Arab nations show depth of divisions at summit of irrelevance

Click to follow
The Independent Online

With the Middle East facing possible catastrophe, Arab leaders gathered in Cairo yesterday for a summit of supreme irrelevance that will only prove yet again how divided are the Arab nations.

With the Middle East facing possible catastrophe, Arab leaders gathered in Cairo yesterday for a summit of supreme irrelevance that will only prove yet again how divided are the Arab nations.

Syria wants the Arab states to break diplomatic relations with Israel, Palestine would like a state, while the Egyptians - in the immortal and irrelevant words of their Foreign Minister, Amr Moussa - aim to "mobilise the Arabs' capabilities".

It was a sign of Arab impotence that the rumours discussed by delegates in private were more important than their public words. There were stories that the Israeli Prime Minister, Ehud Barak, had already briefed his generals on a battle to retake the Palestinian-held cities of the West Bank while a report from London suggested that a senior Israeli diplomat was to be dispatched to the Foreign Office next week to explain Israel's military decisions.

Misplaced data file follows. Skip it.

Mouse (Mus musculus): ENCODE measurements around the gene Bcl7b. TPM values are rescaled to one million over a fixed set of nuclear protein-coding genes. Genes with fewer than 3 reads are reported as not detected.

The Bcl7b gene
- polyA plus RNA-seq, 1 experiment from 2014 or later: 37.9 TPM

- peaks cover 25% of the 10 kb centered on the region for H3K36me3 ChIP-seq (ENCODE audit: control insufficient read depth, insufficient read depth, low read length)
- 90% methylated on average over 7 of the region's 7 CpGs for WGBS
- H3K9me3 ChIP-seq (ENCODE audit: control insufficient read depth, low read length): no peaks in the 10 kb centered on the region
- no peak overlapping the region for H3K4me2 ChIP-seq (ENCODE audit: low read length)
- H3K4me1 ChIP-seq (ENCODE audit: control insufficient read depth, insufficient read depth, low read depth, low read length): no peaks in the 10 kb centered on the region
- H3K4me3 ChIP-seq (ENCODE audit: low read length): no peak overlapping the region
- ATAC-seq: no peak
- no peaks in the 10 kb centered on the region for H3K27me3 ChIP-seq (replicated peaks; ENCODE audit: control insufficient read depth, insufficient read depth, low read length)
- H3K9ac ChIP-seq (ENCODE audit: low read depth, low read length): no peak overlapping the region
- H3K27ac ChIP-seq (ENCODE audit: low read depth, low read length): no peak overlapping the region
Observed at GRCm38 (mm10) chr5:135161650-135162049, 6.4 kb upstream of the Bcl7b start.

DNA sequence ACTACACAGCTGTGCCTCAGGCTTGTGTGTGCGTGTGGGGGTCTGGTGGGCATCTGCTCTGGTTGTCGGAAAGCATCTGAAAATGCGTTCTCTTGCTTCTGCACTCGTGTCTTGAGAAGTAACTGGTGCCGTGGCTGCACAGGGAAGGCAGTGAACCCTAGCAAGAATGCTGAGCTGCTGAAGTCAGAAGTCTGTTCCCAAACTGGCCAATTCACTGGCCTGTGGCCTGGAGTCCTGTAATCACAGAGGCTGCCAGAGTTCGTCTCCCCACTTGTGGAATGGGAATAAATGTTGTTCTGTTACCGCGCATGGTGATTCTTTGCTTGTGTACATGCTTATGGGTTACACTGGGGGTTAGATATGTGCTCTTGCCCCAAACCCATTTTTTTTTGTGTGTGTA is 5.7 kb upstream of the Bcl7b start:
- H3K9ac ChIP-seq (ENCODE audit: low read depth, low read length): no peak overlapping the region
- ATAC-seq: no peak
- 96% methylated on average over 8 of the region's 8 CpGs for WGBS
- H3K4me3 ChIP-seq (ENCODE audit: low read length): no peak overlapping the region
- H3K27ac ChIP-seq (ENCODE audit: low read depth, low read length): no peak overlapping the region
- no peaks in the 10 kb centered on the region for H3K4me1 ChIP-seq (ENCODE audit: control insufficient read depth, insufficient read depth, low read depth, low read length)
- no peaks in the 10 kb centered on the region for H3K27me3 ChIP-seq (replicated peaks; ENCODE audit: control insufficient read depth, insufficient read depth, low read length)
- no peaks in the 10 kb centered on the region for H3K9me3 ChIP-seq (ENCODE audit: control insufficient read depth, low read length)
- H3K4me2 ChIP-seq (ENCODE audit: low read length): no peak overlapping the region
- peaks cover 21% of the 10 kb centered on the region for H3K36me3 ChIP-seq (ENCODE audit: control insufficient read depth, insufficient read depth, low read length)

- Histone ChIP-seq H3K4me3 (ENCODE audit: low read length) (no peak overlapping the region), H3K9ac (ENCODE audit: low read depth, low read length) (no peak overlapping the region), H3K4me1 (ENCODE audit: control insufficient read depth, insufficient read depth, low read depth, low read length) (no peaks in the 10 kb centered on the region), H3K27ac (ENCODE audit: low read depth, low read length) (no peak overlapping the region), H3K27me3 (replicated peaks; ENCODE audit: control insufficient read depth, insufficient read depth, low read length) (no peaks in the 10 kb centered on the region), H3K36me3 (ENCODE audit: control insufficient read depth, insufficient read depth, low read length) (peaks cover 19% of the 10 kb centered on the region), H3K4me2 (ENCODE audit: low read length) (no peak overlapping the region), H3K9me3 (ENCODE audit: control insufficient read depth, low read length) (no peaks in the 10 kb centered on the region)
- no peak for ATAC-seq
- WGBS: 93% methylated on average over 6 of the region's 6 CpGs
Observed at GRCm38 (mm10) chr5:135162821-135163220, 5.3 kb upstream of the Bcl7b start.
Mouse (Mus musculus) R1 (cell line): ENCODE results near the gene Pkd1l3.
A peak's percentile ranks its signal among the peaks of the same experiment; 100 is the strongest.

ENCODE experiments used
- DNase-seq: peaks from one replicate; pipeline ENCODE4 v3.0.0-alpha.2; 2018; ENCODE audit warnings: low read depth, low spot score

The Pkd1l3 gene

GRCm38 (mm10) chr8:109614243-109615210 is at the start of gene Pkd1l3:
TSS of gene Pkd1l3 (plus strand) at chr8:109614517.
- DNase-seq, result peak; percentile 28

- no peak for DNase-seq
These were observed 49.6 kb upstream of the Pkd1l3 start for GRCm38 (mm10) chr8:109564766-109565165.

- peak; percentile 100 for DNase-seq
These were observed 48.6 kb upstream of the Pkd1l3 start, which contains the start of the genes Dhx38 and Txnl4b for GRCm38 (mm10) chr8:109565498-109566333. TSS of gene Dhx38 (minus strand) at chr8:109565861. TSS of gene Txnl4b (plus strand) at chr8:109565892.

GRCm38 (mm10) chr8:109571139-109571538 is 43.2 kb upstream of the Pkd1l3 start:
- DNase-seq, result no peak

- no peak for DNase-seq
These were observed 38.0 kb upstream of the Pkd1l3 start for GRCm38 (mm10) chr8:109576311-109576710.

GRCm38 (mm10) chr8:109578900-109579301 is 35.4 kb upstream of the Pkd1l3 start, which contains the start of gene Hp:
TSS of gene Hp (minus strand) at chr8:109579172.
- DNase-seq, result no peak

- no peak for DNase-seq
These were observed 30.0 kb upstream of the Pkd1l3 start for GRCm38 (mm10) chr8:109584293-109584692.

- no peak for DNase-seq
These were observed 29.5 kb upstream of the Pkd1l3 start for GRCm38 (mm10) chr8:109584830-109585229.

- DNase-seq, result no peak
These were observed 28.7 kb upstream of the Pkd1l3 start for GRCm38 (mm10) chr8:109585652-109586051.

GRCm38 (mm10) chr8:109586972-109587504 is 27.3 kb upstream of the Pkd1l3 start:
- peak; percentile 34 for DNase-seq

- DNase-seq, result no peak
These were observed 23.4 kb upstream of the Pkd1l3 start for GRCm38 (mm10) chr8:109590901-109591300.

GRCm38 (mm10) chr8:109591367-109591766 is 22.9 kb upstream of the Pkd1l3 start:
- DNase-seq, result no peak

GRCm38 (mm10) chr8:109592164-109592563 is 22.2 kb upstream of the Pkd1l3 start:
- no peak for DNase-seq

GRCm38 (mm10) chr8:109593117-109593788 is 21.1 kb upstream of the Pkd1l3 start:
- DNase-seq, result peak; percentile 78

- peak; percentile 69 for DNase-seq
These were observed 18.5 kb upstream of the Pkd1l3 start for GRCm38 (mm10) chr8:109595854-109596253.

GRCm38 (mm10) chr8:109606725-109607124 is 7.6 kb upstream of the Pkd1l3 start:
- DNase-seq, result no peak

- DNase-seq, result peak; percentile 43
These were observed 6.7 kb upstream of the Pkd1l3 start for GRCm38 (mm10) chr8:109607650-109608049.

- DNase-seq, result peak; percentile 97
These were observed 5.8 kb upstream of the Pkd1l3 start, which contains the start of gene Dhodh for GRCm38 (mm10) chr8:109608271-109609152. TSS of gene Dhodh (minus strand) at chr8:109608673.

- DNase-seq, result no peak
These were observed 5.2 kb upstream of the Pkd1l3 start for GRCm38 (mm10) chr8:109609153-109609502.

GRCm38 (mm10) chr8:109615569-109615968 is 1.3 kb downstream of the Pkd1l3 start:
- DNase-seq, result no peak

Yasser Arafat, meanwhile, heads for Cairo with a file full of proposals from Palestinian groups. At least one organisation is urging him to give a final date for the declaration of a state and to demand a multilateral peace-keeping force inside the West Bank and Gaza.

Ironically, there are members of the leftist Democratic Front for the Liberation of Palestine who would like US troops to be in any international force - because American soldiers would be responsible for controlling their Israeli allies. When US troops first manned the Beirut perimeter after Israel's 1982 siege, there were daily confrontations between American and Israeli officers.

Mr Arafat's mind, however, is likely to be concentrated more on his own precarious military situation than on diplomacy. Many Palestinians suspect the real aim of last week's helicopter-gunship attacks by Israel was to test Mr Arafat's armoury - to find out whether he has any anti-aircraft missiles or armour-piercing weapons. "Arafat told his people not to respond," one of his senior officers in Beirut said yesterday. "He wasn't going to show the Israelis what he might have."

Farouk al-Shara, the Syrian Foreign Minister, has called on the Arab League to raise funds "for the intifada" but insisted that Syria was not calling for war. "We are for a just and global peace, not a peace of compromise," Mr al-Shara said.

But Egypt and Jordan, with full peace treaties with Israel, are not going to break diplomatic relations with Tel Aviv because the likes of Yemen's President would support a conflict. As usual, the Palestinians will be on their own. Unless, of course, the Saudis - embittered by America's failure to secure what they see as a just peace - decide to turn to the oil weapon.

Comments